Our local grocery store is undergoing a renovation which translates to moving all the grocery items around so you can't find them, ripping up the floors every night so we walk on scraped concrete in the day, and filling one-third of the parking lot with fenced-in equipment, supplies, boxes and trash. It's a slight pain, nothing big, really. Until I saw that they planned to get rid of three of the regular checkstands and put in those annoying self-help checkstands. Okay, okay for those of you who love them, let me guess why: no waiting in line, can control the pace, you love the annoying voice that narrates your entire transaction and you enjoy the game of Where Do We Put The Money, along with Where Does The Money Come Out. I use these at Home Depot. A can of paint is not a big deal and the weigh machine is NOT confused that there is an item that has been moved to the bag. It doesn't ask you to place the item in the bag over and over. But how is this good in a grocery store, where a jalapeno chili requires three screens of look-up and when all's said and done probably the bag it's in weighs more than the chili? Or if one of the PLU stickers is off of the zucchini (you get extra points if you know what PLU stands for, or even what it is when the annoying digital lady voice tells you to look for it) that you have to know to hit the pumpkin screen because it is, after all, a squash and then hit the squash screen again and then don't hit the cucumber screen but instead the zucchini screen and there's no way to fix your dumb error and you're really hungry and all you wanted was some vegetables (you lose extra points if you use the word "veggie" around me) to go in your salad and where's the REAL person? She arrives and you just know she worked in a dental office before she came to work at the Grocer's and is firm, but pleasant and no nonsense and you wish you had gone through the checkstand with the tall lady with the hair that's upswept platinum and takes a half of a can of hairspray to keep it balanced while she enters your PLU codes and smiles the whole time even though her lipstick is outside her lip line and bright pinky-red, she's infinitely better than the digital lady voice saying for the third time, THANK YOU LOYAL CUSTOMER PLEASE TAKE YOUR CHANGE, and you would if you could only figure out where it is.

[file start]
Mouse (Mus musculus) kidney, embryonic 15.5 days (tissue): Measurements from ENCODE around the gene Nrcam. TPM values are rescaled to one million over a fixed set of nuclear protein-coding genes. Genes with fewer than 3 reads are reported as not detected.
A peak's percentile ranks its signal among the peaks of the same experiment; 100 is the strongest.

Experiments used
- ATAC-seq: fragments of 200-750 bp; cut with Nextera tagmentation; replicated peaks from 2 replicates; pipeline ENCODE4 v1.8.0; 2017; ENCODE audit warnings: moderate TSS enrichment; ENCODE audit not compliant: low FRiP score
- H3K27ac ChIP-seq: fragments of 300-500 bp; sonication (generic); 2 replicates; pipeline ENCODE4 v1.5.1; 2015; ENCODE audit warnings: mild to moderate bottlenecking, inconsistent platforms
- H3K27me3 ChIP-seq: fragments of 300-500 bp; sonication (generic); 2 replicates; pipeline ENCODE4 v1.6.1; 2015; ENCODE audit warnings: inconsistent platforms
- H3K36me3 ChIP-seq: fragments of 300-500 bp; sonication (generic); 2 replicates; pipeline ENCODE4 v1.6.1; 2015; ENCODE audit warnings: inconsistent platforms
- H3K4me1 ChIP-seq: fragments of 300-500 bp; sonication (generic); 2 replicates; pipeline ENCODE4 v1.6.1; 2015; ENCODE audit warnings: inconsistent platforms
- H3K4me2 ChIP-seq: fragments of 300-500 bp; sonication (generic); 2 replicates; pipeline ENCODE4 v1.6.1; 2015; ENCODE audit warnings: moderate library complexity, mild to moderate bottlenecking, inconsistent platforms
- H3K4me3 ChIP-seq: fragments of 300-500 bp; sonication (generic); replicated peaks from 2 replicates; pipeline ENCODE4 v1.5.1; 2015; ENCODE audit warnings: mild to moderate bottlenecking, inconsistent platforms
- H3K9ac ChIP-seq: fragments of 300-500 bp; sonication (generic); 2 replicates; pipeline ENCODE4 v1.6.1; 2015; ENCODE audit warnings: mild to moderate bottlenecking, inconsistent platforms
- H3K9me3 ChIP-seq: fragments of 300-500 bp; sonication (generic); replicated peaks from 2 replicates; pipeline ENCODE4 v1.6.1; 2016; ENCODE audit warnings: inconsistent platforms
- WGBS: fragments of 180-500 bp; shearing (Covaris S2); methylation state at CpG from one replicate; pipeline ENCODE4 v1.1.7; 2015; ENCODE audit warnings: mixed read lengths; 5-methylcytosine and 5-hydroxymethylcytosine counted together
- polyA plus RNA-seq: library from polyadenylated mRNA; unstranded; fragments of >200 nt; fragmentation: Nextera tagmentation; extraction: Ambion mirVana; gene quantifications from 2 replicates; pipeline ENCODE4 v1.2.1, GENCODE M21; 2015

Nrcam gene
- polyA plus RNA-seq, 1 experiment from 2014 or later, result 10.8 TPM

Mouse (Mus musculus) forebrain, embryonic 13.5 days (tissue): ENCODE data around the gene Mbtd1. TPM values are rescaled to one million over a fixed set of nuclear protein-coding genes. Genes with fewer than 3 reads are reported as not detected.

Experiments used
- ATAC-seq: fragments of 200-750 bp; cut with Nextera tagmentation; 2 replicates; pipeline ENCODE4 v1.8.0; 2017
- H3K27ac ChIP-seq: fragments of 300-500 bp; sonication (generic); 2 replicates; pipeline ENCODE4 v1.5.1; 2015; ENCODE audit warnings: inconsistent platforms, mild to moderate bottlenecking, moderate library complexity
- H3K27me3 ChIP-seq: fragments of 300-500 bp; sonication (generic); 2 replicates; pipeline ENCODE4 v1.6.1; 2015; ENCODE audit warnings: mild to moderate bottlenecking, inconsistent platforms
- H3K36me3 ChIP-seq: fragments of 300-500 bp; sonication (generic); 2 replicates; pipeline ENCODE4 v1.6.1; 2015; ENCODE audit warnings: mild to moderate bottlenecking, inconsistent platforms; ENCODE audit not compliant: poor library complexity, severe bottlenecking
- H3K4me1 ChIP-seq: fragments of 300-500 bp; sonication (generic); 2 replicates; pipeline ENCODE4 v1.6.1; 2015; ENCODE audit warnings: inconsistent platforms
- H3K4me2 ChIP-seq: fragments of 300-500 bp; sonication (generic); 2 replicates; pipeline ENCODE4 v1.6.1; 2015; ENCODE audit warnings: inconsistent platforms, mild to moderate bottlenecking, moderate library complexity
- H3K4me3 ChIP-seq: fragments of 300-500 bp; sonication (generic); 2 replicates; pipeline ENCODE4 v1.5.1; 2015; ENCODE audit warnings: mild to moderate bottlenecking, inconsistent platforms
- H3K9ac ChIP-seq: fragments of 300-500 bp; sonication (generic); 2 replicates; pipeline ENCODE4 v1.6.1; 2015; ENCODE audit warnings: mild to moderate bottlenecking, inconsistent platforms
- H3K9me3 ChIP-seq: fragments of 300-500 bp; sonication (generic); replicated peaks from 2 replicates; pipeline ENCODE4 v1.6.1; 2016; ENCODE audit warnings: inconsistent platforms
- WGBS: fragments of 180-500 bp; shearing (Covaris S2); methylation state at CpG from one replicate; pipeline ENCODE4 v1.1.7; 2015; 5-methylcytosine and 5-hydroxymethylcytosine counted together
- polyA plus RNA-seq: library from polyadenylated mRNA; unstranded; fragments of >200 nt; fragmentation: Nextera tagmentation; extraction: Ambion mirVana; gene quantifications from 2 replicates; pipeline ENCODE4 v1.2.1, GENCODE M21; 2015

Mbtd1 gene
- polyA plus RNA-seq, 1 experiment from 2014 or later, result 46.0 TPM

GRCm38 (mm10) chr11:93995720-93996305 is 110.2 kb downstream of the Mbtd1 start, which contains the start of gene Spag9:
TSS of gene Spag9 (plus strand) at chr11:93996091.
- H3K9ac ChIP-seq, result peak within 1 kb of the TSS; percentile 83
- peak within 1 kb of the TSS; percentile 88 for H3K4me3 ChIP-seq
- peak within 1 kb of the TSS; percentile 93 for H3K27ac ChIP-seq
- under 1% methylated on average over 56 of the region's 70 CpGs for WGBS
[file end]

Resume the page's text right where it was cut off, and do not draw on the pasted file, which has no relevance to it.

March 13, 2009

Homage to Barbara

(Barbara plays with her new daughter.)